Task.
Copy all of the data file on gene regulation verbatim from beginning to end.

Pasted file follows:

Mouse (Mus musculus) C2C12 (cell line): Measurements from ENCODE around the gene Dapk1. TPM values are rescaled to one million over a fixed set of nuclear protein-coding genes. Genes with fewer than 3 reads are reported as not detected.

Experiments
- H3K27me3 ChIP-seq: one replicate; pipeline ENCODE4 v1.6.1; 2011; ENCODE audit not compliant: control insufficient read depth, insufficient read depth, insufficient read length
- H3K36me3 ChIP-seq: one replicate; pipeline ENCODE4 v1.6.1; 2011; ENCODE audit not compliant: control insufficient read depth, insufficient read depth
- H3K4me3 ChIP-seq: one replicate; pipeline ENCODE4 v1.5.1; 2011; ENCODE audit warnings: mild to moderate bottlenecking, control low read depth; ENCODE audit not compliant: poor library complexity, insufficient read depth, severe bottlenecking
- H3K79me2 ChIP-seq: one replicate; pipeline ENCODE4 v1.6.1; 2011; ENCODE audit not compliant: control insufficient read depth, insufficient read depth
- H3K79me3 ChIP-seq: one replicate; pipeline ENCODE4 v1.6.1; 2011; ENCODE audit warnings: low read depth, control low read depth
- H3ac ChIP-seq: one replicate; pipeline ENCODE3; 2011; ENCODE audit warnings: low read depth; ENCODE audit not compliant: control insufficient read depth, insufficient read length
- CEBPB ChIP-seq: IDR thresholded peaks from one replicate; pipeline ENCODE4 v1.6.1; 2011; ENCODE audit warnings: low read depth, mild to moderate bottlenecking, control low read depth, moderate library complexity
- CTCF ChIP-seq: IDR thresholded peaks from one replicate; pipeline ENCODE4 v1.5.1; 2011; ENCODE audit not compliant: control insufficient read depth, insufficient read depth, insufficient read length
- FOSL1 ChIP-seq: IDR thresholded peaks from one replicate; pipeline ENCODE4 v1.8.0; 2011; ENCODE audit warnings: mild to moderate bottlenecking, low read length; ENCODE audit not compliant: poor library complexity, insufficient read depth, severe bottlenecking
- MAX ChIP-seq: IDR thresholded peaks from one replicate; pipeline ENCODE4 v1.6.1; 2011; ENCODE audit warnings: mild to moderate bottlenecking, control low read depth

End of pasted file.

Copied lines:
Mouse (Mus musculus) C2C12 (cell line): Measurements from ENCODE around the gene Dapk1. TPM values are rescaled to one million over a fixed set of nuclear protein-coding genes. Genes with fewer than 3 reads are reported as not detected.

Experiments
- H3K27me3 ChIP-seq: one replicate; pipeline ENCODE4 v1.6.1; 2011; ENCODE audit not compliant: control insufficient read depth, insufficient read depth, insufficient read length
- H3K36me3 ChIP-seq: one replicate; pipeline ENCODE4 v1.6.1; 2011; ENCODE audit not compliant: control insufficient read depth, insufficient read depth
- H3K4me3 ChIP-seq: one replicate; pipeline ENCODE4 v1.5.1; 2011; ENCODE audit warnings: mild to moderate bottlenecking, control low read depth; ENCODE audit not compliant: poor library complexity, insufficient read depth, severe bottlenecking
- H3K79me2 ChIP-seq: one replicate; pipeline ENCODE4 v1.6.1; 2011; ENCODE audit not compliant: control insufficient read depth, insufficient read depth
- H3K79me3 ChIP-seq: one replicate; pipeline ENCODE4 v1.6.1; 2011; ENCODE audit warnings: low read depth, control low read depth
- H3ac ChIP-seq: one replicate; pipeline ENCODE3; 2011; ENCODE audit warnings: low read depth; ENCODE audit not compliant: control insufficient read depth, insufficient read length
- CEBPB ChIP-seq: IDR thresholded peaks from one replicate; pipeline ENCODE4 v1.6.1; 2011; ENCODE audit warnings: low read depth, mild to moderate bottlenecking, control low read depth, moderate library complexity
- CTCF ChIP-seq: IDR thresholded peaks from one replicate; pipeline ENCODE4 v1.5.1; 2011; ENCODE audit not compliant: control insufficient read depth, insufficient read depth, insufficient read length
- FOSL1 ChIP-seq: IDR thresholded peaks from one replicate; pipeline ENCODE4 v1.8.0; 2011; ENCODE audit warnings: mild to moderate bottlenecking, low read length; ENCODE audit not compliant: poor library complexity, insufficient read depth, severe bottlenecking
- MAX ChIP-seq: IDR thresholded peaks from one replicate; pipeline ENCODE4 v1.6.1; 2011; ENCODE audit warnings: mild to moderate bottlenecking, control low read depth